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Salt Rising Bread in Bread Machine???

post #1 of 5
Thread Starter 
Is this possible? Does anyone have a recipe?

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post #2 of 5
self rising bread flour?
or salt dough risen in bread machine.
salt would retard the rising of dough, is it a question of amounts?




[This message has been edited by m brown (edited January 01, 2000).]
bake first, ask questions later.
Oooh food, my favorite!


Professor Pastry Artswww.collin.edu
Reply
bake first, ask questions later.
Oooh food, my favorite!


Professor Pastry Artswww.collin.edu
Reply
post #3 of 5
Thread Starter 
Salt rising bread is a bread made from a potato/cornmeal starter which produces the only leavening in the recipe. This is a fickle bread because sometimes the mixture doesnt "take ". It is called salt rising not because of salt content but because the bowl containing the starter was packed or surrounded by salt to keep the bread warm.

There are plenty of recipes for Salt Rising Bread but I am looking for one for a bread machine.

Salt Rising Bread

ingredients:

3 md or large potatoes
3 tb Yellow cornmeal
1 ts Sugar
1 ts Salt
4 c Boiling water
2 c Warm milk
1 c Warm water
1/2 ts Baking soda
2 ts Salt
2 tb Melted shortening or oil
5 lb Bag of flour, bread is best

Preparation:

Wash potatoes and peel well. I use Eastern potatoes which are common in my area and are the cheapest. Slice raw
potatoes thinly into a large pyrex or ceramic bowl ( non reactive ).Add by sprinkling on the cornmeal, sugar,salt and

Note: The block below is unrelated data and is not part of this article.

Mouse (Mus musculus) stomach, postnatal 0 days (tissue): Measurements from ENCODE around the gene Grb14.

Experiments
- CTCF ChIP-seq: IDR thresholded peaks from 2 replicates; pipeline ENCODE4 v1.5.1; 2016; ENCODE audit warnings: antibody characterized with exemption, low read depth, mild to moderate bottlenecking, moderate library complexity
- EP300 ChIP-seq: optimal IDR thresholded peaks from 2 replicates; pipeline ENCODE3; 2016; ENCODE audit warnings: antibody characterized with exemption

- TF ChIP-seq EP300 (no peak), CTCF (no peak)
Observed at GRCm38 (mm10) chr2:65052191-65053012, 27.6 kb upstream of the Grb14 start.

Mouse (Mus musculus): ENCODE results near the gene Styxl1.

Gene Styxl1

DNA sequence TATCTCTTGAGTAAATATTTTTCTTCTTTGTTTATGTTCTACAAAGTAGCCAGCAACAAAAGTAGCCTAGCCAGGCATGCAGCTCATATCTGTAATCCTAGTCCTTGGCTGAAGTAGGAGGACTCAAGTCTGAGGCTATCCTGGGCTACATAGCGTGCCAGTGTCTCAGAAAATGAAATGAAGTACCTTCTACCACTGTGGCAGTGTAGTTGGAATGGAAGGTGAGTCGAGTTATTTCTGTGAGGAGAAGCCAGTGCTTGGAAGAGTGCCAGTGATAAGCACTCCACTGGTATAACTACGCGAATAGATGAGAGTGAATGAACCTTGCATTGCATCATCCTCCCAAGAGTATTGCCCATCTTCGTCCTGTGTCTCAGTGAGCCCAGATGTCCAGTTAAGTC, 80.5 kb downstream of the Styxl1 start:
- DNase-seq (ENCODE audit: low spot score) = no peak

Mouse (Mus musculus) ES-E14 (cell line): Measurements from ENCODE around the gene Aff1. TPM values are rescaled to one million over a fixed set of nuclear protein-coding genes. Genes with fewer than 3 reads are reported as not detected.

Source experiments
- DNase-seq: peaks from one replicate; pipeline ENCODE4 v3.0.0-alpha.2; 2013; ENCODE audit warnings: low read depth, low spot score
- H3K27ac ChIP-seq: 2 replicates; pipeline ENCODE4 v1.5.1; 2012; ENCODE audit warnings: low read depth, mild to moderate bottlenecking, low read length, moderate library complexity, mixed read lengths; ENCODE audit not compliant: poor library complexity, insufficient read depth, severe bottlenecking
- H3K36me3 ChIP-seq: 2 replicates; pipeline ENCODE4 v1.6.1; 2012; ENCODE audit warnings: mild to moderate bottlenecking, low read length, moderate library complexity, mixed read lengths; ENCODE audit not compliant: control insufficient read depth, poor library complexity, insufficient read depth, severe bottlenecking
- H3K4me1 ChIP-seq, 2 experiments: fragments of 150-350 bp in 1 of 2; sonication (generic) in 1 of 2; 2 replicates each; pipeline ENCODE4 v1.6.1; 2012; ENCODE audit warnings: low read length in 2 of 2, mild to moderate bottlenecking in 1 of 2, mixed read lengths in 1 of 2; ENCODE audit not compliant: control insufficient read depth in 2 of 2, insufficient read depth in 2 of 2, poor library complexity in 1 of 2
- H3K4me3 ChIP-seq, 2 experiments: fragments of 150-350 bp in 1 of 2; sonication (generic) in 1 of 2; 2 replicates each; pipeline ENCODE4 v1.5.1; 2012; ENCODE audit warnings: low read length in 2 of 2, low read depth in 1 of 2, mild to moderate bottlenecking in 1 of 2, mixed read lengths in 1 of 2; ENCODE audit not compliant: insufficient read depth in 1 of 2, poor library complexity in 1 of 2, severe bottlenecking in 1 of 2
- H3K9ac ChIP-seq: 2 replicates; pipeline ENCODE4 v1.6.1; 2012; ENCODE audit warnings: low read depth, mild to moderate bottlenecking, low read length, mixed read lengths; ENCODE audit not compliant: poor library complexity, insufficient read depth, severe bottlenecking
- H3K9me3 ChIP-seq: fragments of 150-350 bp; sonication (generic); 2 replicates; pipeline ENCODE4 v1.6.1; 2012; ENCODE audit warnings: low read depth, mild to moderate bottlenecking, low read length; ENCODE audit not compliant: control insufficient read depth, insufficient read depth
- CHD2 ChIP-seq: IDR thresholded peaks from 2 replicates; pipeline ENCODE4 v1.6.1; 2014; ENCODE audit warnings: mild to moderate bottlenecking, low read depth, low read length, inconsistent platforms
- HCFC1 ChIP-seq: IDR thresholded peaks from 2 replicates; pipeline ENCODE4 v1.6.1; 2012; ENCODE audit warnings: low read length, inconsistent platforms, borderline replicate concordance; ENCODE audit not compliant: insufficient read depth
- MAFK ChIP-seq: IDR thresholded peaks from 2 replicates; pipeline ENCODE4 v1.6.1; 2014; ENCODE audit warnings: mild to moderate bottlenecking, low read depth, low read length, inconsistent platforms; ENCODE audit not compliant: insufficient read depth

pour over the boiling water.Wrap the bowl tightly with a heavy towel and cover the towel with a foil wrap. Place in a
constant warm place overnight such as a radiator or on a low heat warming tray.Set the tray to 90 degrees or a warmth
that is comfortable when touched but not to hot to touch. Then place a larger towel over the entire covered bowl. I find
that 12 to 15 hours is a good time limit to produce the foamy starter. If the next morning the starter isnt foamy or
doesnt smell strong, then do not continue with the recipe. You must have the foam and the smell!

Now in a separate bowl, mix together the warm milk, (even skim is fine), warm water, baking soda, salt and melted
shortening or oil. Drain the potato mixture in a collander saving the starter liquid and mixing with the milk & water
mixture. Stir in enough flour (I use bread flour) to make a smooth dough. Knead until smooth and elastic as you would
for yeast dough, about 8 minutes or so, adding more flour as needed to prevent stickiness. divide the kneaded dough
into 6, greased 1 pound small loaf (8 x 4) pans or 4, 9x3 loaf pans. dough should fill pan 1/3 full. Let the breads rise in
a consisitent warm place covered (again use a 90 degree warm warming tray) until breads are almost double and risen
almost to tops of pans. (about 1 1/2 to 2 hours) . Bake in a 400 degree oven for 30 minutes or golden. remove to racks
to cool. bvrush tops of loaves with melted butter. The characteristic strong odor you smell as the breads are baking will
not overly manifest itself in the flavor of the bread. The bread has a nice grain and texture and pleasant taste. Great
toasted. Freezes well.
post #4 of 5
Sorry, I am at a loss. I don't use bread machines.
thanks for the salt rising bread formula though, looks swell.
bake first, ask questions later.
Oooh food, my favorite!


Professor Pastry Artswww.collin.edu
Reply
bake first, ask questions later.
Oooh food, my favorite!


Professor Pastry Artswww.collin.edu
Reply
post #5 of 5
after stewing over this for a while, the yeast is in the potatoes and what is organic to the flour and air.
so, the timing is improtant to the proofing of the bread.
if the machine has a long proofing period it could work, but I would do everything but the final proof and bake outside the machine. Unless the wild yeast is VERY active this doesn't sound like a machine type item.
bake first, ask questions later.
Oooh food, my favorite!


Professor Pastry Artswww.collin.edu
Reply
bake first, ask questions later.
Oooh food, my favorite!


Professor Pastry Artswww.collin.edu
Reply
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